I’d say that overall I’m a fan of dissent. It’s pretty hard to hover on the verge of anarchism in your beliefs and not be. Some of my greatest heroes have advocated and succesfully created change through civil disobedience, whether it’s Ghandi or Mohammed Ali or Rosa Parks or Martin Luther King. I may not agree with everything all of them say or do, but it’s undeniable that all have had a dramatic impact on society one way or another, and all without resorting to or advocating violence (unless we count Cassius Clay’s brutality in the ring…but I don’t! Besides…he’s the Greatest! )
Ok, I admit, that first paragraph was mostly an excuse to post that album cover. Who knew Cassius Clay had an album of spoken word pieces? Dang. Anyway, where was I? Ah yes, civil disobedience. It can take many forms, but a popular one seems to be gathering a bunch of people in one place, bringing a bunch of signs, and shouting stuff. And that’s fine. It’s good and healthy to let the powers that be know how you feel. I’m just not so sure it makes a difference. How many protests did we see against the Iraq War? How many Tea Parties protested against government healthcare?
In both of these cases protesting had no effect whatsoever on policy. But I think one thing they have in common is the lack of principles behind them. Were Iraq War protesters againts war? Or just against Bush? The deafening silence and lack of protest against Obama’s expanded wars in Iraq and Afghanistan along with new forays into Pakistan, Yemen and Libya seem to suggest otherwise . Were those “Tea Party” protests against government health care really opposed to government intervention in the health care marketplace? Or were they just pissed because that stinkin’ no good Commie Obama was doing it? I don’t remember any such “Tea Party” protests over Bush’s dramatic expansion of government health care with the Prescription Drug Benefit / Medicare Part D. When the political slant to a protests overrides any philosophy, I feel it’s largely rendered ineffective as both sides can just go “Look at those dastardly ____ (Democrat/Republican, Communist/Fascist , meaningless term/meaningless term), at it again.”
I’m not sure if the current “Occupy Wall Street” protests are based in a solid philosophy or not. It’s certainly understandable that there is “anger in the streets” so to speak. Corporations are being bailed out with taxpayer money left and right, while unemployment continues to rise and wars rage on. And I’m certain many protesters are out there with legitimate gripes. But some things give me pause. For example, the location. “Wall Street”. Yes, it’s the symbol of the evils of finance and capitalism the world over. But are the traders that work on Wall Street day in and day out really the ones causing these problems? I suspect most of them are hard working individuals trying to do what the rest of us are trying to do – make a living, get by, make things work in this crazy world.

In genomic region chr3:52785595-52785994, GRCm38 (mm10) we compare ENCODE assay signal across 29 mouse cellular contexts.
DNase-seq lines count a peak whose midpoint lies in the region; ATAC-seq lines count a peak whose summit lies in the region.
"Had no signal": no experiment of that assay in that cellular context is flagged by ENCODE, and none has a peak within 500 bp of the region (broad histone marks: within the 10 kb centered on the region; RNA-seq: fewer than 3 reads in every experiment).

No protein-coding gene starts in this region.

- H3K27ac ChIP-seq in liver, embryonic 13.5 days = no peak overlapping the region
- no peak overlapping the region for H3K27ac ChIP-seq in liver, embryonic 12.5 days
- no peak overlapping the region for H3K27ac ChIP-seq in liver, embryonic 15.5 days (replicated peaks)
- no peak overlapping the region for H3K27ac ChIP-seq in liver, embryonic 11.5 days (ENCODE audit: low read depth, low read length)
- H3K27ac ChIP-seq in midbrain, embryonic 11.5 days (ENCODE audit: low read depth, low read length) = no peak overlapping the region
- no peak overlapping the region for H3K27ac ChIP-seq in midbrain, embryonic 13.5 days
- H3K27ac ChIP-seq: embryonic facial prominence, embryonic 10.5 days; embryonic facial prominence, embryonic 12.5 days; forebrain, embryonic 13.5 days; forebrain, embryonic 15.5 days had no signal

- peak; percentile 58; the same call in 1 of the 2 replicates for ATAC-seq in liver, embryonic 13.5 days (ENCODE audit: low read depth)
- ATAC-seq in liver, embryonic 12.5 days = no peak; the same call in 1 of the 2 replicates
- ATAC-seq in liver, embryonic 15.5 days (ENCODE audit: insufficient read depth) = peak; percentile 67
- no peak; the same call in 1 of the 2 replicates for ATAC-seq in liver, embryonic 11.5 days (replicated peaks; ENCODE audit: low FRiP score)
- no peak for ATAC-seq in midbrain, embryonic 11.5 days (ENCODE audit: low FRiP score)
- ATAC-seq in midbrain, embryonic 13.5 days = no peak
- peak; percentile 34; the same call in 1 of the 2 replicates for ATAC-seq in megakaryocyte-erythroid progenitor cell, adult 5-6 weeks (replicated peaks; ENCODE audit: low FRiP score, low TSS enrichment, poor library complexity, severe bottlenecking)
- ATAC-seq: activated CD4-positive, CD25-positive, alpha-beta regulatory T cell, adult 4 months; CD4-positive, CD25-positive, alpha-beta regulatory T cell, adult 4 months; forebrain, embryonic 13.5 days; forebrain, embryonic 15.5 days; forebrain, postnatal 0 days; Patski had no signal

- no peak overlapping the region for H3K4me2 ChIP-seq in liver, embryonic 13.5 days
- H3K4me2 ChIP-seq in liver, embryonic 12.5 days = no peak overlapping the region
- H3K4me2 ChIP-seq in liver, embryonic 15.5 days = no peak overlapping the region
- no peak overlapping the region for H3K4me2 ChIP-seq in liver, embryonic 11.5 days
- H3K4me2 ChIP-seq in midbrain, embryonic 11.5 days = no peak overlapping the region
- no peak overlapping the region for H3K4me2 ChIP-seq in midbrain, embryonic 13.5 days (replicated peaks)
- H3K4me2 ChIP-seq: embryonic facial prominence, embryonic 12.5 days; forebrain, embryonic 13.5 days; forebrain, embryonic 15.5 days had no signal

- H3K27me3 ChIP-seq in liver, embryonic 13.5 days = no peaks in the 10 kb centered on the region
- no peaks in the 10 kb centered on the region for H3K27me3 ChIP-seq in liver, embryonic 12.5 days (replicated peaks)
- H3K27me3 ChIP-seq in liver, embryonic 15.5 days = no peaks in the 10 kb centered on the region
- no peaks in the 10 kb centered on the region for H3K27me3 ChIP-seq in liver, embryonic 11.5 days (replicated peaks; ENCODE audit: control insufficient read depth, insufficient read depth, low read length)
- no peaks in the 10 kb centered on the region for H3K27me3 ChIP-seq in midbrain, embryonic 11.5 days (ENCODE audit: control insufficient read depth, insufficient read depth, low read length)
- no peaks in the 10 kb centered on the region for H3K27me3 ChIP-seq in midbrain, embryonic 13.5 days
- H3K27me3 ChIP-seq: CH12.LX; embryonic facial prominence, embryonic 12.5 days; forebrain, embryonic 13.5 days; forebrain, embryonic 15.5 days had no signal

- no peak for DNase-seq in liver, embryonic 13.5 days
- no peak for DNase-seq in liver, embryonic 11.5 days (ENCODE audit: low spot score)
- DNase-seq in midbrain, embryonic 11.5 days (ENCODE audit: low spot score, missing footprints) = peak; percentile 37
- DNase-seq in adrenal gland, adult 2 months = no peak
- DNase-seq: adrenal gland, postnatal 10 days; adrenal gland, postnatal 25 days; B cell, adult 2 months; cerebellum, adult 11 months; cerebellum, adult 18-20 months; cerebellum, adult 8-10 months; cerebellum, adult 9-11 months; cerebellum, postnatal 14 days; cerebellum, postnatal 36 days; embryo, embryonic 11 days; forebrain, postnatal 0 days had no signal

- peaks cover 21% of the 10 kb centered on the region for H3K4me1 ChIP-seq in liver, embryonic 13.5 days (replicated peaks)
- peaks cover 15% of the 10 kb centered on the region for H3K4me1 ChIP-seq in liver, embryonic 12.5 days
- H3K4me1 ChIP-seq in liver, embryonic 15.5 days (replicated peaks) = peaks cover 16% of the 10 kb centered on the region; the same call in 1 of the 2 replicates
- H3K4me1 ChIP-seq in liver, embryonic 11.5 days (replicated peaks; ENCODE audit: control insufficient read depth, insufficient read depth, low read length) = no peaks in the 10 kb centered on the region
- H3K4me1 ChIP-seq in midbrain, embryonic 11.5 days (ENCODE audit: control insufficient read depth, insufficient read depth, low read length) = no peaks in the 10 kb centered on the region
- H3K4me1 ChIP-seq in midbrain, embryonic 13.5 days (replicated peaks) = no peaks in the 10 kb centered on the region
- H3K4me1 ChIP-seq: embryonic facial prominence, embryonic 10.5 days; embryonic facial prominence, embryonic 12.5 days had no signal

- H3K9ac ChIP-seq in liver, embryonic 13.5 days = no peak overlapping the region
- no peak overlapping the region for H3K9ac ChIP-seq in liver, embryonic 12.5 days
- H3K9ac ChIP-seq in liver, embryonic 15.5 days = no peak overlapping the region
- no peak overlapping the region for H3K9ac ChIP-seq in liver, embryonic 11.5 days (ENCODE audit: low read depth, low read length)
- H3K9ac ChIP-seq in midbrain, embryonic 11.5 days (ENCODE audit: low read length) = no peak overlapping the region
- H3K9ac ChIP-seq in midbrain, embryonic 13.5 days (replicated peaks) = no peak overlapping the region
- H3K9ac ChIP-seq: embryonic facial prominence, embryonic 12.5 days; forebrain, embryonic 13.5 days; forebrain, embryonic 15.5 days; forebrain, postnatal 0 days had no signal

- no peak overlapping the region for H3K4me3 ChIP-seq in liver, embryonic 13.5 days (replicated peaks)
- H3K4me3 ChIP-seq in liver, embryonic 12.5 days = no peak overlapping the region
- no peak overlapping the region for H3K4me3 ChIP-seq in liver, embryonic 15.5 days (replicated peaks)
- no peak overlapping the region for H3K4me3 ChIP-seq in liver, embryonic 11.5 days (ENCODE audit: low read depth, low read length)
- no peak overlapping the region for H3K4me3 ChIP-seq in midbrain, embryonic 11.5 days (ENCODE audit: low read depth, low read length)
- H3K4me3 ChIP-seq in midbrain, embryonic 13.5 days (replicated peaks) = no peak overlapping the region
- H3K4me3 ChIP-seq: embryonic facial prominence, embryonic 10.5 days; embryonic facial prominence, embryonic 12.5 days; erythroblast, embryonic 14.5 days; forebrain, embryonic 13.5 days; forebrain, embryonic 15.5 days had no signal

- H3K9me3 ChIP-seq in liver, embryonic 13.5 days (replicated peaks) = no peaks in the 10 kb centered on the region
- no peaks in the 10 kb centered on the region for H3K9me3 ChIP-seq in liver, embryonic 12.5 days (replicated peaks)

And when I see signs like “End Capitalism”, I’m not so sure. Capitalism is merely a system of trading goods in a free market , using capital (i.e. savings) as a means to invest in companies and markets. But it seems that people are mistaking “capitalism” for what is really Corporatism or to use the even scarier term, Fascism. This is when government gets together with big businesss, and essentially keeps profits private for the corporations while keeping the losses public. These terms would be much more appropriate in describing our current system and what those protestors are angry about. All of that $800 billion in bank bailout money is all off the books of those banks, and on the books of every citizen of the United States. But we are in debt, right? So this begs the question: Where did all that money come from?
The answer is of course, The Federal Reserve, which is neither “Federal” (it is privately owned and operated, albeit via government decree) nor does it have “reserves” (the money it prints is backed by nothing, as Nixon permanently severed the link between the dollar and gold in 1971). Without the Fed, you can’t have massive bailouts without directly taxing the people. Does anyone think these bailouts would go through if everyone got a bill in the mail for them? Or better yet a government armed tax collector knocking at every door in the country demanding payment for their banker buddies?
Again, I’m all for protest and civil disobedience. But I think it’s important that protests come from a true philosophical standpoint to be effective, and must exist outside of the Left/Right paradigm. I hope these protests will get people asking questions and hopefully lead to the kind of discussion that will lead people to the same conclusions I’ve reached on this topic. I think there’s certainly hope. Heck, check out this guy:
So there’s hope.
Then again, we also have these guys…
*Sigh* So there’s work to be done..